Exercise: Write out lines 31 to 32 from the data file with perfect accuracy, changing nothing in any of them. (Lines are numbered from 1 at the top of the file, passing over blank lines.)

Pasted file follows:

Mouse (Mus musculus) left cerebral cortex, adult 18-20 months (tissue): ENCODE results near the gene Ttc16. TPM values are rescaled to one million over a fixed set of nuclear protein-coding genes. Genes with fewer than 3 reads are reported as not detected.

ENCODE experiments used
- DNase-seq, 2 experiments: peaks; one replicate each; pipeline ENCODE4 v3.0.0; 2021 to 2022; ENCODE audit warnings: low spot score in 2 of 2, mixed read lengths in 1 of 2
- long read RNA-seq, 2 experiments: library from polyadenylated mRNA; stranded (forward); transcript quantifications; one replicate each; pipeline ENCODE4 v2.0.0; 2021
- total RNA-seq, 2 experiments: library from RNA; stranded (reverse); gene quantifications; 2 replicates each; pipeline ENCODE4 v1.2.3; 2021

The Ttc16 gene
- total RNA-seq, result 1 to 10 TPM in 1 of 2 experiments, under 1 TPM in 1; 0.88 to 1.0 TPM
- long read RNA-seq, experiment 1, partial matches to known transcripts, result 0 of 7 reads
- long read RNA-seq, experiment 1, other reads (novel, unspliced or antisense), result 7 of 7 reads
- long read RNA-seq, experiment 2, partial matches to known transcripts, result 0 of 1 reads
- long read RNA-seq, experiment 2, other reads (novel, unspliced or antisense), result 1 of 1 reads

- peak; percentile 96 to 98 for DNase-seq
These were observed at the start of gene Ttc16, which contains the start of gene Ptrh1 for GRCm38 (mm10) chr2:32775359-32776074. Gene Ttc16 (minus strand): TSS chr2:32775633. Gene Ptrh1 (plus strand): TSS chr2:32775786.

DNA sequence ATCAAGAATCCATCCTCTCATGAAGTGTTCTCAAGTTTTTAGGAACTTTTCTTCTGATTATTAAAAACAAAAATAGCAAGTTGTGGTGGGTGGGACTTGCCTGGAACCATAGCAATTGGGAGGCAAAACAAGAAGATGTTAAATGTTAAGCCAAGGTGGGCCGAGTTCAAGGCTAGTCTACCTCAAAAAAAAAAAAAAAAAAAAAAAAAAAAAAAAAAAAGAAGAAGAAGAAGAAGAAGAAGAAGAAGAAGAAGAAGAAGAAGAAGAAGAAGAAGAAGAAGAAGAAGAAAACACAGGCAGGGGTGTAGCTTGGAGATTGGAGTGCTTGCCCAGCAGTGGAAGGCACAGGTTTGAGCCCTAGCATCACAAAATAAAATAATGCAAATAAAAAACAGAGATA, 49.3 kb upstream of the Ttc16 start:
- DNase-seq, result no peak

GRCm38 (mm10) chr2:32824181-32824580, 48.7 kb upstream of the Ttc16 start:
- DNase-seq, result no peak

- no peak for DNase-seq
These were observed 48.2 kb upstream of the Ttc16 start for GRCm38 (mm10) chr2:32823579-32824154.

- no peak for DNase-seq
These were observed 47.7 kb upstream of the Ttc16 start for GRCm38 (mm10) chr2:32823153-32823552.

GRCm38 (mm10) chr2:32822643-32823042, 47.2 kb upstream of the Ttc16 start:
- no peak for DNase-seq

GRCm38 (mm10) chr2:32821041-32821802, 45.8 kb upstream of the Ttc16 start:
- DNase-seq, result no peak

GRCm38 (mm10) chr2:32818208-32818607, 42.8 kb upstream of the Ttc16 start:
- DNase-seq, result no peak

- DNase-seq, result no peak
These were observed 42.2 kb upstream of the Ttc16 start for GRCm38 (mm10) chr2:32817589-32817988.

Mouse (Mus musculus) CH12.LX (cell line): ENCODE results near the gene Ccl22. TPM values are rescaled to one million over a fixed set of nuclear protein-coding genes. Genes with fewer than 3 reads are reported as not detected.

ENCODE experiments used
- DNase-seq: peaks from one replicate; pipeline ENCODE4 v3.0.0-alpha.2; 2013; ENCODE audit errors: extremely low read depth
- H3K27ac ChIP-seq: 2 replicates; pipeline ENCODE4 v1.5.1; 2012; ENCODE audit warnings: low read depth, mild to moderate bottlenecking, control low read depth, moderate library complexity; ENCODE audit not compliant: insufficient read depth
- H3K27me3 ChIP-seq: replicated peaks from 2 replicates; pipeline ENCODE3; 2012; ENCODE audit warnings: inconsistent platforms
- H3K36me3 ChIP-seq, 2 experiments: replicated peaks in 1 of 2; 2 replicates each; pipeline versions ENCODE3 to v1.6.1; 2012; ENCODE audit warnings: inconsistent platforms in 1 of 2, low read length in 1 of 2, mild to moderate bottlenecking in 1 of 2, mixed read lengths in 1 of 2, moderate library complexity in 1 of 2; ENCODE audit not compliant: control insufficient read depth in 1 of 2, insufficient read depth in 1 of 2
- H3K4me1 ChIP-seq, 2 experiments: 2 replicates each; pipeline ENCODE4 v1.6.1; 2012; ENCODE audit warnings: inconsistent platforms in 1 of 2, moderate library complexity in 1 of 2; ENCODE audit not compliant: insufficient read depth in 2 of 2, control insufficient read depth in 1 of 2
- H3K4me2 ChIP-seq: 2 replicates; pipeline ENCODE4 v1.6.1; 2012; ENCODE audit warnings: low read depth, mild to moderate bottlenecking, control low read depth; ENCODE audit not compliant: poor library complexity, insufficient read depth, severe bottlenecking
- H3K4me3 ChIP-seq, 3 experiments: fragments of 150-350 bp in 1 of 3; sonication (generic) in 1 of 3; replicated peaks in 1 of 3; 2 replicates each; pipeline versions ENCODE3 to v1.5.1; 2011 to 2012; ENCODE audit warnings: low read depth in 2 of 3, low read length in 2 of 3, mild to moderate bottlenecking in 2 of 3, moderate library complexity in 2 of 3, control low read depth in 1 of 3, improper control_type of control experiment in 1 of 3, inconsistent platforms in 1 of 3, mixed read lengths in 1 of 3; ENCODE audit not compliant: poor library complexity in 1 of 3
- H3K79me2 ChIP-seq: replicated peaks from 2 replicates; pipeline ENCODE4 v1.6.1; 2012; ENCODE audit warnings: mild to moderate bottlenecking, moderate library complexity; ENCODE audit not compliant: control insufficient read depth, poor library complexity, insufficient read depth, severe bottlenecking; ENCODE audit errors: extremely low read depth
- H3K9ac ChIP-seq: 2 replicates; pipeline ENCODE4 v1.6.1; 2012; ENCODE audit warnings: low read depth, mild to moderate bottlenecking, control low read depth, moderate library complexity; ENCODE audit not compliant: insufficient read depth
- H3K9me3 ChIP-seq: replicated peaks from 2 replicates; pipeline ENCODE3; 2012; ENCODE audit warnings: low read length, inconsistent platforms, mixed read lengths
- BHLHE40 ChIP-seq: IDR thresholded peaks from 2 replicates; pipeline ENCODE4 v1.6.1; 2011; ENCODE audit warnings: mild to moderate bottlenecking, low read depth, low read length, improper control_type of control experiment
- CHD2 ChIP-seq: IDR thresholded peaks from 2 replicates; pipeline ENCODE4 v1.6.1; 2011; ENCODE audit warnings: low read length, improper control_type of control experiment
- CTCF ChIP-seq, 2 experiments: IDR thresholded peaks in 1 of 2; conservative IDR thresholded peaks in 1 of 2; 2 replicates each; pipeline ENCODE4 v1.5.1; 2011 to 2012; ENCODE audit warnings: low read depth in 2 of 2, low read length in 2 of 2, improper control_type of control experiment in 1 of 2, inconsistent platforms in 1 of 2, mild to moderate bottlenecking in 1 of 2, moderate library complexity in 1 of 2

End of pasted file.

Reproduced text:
ENCODE experiments used
- DNase-seq: peaks from one replicate; pipeline ENCODE4 v3.0.0-alpha.2; 2013; ENCODE audit errors: extremely low read depth